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Why is it when we attend seminars and many other places where we get training, we sometimes see scare tactics using roof ventilation as the example, talking about how it is too dangerous? Is it any less dangerous than dragging a hoseline into a burning building full of ignitable, lethal gases? I would say no, they are equally dangerous. In fact research and facts support that far more firefighters are injured and killed performing interior operations (search, not flowing water, etc.), than performing roof work. Research was conducted over a 20 year period on LODD's during fireground operations by Bryan Lynch. Performing roof work, specifically involving roof collapse accounted for only 6 of 53 deaths. 4 of these firefighters were without SCBA. 2 had full gear and SCBA. Over and over again it’s roof operations being used to make these points to the audience. I feel that this is contributing to the fear mongering that is going on out there and getting in the way of effective ventilation practices. The following points/thoughts have pulled from by brain are meant to provoke thought and cause some questions and concerns to be raised. Ok, and maybe a little bit of me just venting frustration as well. Let’s take a look at the way some are approaching this needed fireground operation.

So why this dismal approach to roof work lately? Maybe lack of building construction knowledge is playing a part. These days we have to work hard to make sure we understand this. Less and less firefighters are entering the service with a trade in construction. More and more we are seeing new construction materials popping up on our fireground and we have to stay ahead of it. We can’t rely on our academy training alone to fill this gap. Even afterwards there are limited opportunities to get this training unless you go out of your way to find it, or even better, develop a program to share with others. So when we fail to make sure we understand this material, it make us even more gun shy when going on that roof, especially if the only message you have been hearing is: Its lightweight, stay off man!!!!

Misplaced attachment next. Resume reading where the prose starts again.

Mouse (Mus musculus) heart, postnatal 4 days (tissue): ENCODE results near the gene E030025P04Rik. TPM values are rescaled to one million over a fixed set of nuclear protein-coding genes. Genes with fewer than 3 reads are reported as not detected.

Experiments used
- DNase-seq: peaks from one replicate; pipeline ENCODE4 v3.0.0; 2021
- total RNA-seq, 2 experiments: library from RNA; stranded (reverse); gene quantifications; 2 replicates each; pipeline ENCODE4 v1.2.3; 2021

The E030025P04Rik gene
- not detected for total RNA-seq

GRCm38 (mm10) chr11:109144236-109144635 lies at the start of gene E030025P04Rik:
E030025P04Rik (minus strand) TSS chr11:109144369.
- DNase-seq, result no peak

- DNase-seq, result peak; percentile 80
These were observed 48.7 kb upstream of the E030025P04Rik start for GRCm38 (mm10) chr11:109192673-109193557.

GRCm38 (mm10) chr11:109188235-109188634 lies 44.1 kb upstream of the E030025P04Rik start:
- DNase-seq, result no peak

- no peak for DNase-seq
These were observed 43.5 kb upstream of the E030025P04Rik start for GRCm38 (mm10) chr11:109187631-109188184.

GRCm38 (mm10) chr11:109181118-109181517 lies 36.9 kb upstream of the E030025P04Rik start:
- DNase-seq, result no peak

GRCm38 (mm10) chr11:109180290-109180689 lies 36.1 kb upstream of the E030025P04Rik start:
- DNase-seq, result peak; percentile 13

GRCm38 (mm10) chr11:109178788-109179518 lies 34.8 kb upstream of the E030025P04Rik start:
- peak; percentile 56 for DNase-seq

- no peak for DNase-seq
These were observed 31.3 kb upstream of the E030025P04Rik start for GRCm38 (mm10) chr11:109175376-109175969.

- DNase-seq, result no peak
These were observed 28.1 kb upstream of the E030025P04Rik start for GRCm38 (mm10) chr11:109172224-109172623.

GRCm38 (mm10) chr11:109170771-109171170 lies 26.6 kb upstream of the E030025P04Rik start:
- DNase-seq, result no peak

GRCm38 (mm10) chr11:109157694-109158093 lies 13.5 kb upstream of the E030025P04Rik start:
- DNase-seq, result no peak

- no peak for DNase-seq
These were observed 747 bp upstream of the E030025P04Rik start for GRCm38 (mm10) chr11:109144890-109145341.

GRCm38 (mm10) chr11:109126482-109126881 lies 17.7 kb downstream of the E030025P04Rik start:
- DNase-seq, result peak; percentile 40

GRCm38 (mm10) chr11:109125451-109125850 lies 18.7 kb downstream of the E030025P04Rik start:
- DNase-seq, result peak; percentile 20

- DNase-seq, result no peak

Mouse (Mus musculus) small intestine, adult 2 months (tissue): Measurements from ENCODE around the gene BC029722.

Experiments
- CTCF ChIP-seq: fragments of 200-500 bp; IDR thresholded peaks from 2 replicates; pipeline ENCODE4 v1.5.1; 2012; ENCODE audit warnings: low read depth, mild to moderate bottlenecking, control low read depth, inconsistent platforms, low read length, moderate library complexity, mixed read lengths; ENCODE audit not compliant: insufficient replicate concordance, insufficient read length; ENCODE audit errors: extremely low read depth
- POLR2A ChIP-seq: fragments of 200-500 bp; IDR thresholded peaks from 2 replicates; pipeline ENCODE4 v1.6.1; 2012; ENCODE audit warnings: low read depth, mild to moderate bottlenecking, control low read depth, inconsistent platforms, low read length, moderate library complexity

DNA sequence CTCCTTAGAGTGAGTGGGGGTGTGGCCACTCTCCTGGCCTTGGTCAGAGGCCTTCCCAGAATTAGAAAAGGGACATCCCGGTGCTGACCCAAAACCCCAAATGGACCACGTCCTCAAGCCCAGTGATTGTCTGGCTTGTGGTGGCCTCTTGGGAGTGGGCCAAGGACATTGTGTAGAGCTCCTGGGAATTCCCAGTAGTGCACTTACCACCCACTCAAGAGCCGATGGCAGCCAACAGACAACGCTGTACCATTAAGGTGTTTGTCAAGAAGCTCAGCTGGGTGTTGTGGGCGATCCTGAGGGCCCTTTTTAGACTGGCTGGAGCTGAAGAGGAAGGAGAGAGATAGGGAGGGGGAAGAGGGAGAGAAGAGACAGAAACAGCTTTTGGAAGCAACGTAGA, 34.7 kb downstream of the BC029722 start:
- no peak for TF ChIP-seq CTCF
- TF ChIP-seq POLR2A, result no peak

Maybe one theory is that Incident Commanders have had poor experiences for whatever reason when ordering people to the roof to ventilate. The crew wasn’t quick enough to make the roof, they didn’t open properly. Could it be something internal with that IC that caused the hesitation? Maybe certain IC’s don’t know building construction like they should, or they simply don’t trust their crews. The list could go on and on. I remember working a shift where we had two fires about 4 hours apart. The first one was a small fire burning in the roofing material ABOVE the metal decking. The IC was extremely hesitant and did not want to put the ladder crew on the roof to get to it. Even after multiple reports from the ladder officer that there was no issue of poor roof integrity.  I was standing under the nice clean, clear roof with smoke and fire free bar joists. This IC, in my opinion, was gun shy and didn’t want to put that crew on the roof out of fear, not understanding. Even over the air you heard them say “can someone tell me this construction type”. I’ll admit, sometimes it could be hard to tell, not at this one. The next fire was an old balloon frame that was lit slam off with the roof starting to come down into the second floor. What happened? A crew was ordered to the roof to vent, when it was clearly not needed. They never went up there. Why the order? Once again, in my opinion, lack of understanding and the need to put a nice check in the box on that tactical worksheet, without thinking tactically.